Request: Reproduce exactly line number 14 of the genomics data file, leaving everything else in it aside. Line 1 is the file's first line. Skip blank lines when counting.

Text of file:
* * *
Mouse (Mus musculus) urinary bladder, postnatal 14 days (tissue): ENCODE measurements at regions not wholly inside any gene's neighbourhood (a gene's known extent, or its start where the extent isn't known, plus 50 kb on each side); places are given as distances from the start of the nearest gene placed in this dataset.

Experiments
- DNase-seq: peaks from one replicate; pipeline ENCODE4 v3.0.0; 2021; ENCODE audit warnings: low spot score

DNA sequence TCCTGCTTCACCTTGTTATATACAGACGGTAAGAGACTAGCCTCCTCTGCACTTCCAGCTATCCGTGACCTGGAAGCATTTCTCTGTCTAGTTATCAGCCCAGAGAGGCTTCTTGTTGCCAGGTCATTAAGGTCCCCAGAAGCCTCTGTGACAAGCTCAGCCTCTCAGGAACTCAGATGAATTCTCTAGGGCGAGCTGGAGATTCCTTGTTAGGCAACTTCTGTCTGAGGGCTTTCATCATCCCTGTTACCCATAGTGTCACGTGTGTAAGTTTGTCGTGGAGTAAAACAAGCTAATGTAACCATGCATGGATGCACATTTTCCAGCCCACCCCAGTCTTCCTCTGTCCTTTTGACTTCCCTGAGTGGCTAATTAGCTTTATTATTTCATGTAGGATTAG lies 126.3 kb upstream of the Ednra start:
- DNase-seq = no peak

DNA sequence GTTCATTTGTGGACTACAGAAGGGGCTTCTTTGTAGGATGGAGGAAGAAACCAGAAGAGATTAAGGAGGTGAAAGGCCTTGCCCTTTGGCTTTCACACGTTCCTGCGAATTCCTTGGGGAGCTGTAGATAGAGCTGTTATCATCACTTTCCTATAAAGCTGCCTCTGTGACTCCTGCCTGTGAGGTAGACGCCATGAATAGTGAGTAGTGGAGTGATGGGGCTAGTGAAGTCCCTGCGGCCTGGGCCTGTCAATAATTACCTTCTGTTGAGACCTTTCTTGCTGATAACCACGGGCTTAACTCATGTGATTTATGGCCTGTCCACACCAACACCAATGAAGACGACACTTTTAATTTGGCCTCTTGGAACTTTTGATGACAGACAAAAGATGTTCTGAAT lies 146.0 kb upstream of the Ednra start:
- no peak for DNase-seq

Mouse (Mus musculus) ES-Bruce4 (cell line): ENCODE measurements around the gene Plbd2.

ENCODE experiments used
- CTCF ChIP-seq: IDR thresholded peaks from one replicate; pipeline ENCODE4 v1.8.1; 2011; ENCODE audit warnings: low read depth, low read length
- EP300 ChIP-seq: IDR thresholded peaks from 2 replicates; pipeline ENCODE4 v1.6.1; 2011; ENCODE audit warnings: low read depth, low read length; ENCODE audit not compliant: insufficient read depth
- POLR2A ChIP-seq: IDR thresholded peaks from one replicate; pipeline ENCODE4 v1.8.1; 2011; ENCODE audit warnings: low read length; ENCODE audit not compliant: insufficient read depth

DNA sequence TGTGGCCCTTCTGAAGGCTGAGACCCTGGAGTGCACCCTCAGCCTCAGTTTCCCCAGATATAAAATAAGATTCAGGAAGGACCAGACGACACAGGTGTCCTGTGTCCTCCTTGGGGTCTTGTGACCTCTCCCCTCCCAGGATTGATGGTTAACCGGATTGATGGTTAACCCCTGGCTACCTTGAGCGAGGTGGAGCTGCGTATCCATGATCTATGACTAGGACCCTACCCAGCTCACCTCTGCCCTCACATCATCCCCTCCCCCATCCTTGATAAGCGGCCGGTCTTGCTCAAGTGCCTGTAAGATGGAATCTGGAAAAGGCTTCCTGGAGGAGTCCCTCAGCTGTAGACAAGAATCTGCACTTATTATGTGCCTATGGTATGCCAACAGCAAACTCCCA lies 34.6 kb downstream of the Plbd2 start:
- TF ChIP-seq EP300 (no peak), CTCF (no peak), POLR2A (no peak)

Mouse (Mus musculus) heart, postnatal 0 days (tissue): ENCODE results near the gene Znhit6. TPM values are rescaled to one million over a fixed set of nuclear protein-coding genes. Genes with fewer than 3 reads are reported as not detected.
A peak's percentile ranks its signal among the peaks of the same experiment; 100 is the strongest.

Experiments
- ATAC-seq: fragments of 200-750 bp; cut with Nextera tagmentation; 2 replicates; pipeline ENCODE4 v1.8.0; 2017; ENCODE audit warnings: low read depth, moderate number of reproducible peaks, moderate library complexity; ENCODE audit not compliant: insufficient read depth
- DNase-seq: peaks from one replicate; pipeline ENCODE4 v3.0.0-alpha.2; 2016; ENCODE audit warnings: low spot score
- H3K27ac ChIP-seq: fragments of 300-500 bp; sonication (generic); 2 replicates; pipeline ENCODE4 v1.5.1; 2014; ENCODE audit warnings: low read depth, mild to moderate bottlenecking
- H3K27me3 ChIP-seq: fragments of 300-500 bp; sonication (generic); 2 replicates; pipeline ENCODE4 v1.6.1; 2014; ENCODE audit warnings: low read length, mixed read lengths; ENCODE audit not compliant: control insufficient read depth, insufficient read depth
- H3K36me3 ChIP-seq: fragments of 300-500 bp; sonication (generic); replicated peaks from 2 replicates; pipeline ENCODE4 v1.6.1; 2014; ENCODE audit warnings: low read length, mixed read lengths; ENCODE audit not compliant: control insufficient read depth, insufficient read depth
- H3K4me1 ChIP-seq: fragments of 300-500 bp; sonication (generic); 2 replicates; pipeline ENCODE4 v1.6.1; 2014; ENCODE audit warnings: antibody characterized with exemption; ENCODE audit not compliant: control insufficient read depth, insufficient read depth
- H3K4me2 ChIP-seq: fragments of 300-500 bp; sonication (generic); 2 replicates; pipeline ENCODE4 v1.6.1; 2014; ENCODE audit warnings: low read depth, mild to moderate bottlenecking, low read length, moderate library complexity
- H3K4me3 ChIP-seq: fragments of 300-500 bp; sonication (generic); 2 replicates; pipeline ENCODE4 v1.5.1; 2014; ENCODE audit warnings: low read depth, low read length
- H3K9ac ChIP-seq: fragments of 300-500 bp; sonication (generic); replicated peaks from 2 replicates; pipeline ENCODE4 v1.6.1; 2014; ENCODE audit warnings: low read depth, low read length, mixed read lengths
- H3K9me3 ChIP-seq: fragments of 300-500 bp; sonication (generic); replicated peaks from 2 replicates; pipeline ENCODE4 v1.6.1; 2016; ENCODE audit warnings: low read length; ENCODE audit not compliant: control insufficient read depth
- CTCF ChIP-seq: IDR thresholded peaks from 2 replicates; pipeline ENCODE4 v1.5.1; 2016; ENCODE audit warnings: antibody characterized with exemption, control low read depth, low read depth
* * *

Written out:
- TF ChIP-seq EP300 (no peak), CTCF (no peak), POLR2A (no peak)